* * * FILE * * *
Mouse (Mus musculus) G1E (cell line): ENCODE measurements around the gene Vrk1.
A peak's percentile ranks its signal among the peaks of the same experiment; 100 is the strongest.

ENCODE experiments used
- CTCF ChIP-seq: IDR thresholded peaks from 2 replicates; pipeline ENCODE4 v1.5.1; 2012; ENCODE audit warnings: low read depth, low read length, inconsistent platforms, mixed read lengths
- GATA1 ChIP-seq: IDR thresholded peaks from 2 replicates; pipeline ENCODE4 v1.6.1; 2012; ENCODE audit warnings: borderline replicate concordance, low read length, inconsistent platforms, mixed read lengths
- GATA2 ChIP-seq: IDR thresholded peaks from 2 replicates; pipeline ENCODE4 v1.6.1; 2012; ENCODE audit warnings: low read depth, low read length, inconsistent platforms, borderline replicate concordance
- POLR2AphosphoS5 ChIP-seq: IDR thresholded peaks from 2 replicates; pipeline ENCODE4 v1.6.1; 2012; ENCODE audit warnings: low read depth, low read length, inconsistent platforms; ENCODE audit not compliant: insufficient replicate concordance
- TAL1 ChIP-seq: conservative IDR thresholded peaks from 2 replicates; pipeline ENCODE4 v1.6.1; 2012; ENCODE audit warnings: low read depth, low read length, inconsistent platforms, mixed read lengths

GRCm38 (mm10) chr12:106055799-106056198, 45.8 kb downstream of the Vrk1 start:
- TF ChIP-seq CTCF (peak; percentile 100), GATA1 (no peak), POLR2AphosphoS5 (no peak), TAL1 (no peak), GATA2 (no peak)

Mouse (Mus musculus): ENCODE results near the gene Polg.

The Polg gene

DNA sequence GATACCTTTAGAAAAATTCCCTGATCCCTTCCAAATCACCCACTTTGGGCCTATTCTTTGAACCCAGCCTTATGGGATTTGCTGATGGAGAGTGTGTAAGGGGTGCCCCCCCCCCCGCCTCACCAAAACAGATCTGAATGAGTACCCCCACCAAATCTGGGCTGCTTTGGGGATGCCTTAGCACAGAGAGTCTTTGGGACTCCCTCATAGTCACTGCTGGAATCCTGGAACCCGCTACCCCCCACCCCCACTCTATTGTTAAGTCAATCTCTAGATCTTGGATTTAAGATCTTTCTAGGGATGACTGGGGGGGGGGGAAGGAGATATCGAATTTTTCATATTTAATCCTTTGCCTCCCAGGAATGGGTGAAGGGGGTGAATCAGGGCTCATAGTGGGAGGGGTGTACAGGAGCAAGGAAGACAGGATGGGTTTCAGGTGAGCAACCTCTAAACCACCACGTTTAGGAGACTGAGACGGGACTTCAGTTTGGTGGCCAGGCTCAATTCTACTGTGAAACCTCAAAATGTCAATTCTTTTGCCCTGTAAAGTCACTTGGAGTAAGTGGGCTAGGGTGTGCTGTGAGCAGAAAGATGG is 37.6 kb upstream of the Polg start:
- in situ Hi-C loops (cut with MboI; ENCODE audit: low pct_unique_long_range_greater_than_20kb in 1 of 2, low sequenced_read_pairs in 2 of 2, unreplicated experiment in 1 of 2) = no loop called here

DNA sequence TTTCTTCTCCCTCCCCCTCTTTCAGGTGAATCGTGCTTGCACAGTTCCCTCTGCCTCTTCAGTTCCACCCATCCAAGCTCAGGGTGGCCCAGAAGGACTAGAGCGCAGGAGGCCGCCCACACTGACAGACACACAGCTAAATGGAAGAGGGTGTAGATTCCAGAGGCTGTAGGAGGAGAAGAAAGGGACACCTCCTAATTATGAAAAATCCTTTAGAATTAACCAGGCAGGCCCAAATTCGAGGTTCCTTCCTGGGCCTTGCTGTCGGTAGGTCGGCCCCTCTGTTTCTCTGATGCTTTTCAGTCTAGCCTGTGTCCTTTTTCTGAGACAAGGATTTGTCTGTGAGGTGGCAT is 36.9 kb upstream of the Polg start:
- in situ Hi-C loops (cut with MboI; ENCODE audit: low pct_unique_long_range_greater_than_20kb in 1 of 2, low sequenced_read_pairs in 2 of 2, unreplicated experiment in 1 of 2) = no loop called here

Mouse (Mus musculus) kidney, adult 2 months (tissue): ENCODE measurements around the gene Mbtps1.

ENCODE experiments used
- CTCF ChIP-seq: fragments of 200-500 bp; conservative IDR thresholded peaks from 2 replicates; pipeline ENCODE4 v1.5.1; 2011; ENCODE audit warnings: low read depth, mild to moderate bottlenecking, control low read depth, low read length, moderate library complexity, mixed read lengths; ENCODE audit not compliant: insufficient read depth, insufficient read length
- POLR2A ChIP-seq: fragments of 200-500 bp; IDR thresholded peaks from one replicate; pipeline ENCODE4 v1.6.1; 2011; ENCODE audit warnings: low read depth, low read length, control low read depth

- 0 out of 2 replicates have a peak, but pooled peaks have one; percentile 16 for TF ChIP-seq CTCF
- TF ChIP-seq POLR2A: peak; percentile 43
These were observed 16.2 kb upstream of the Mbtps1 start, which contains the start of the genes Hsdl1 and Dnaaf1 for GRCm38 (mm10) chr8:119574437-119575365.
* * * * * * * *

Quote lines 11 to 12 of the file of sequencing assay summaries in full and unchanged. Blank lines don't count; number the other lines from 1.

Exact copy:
Mouse (Mus musculus): ENCODE results near the gene Polg.

The Polg gene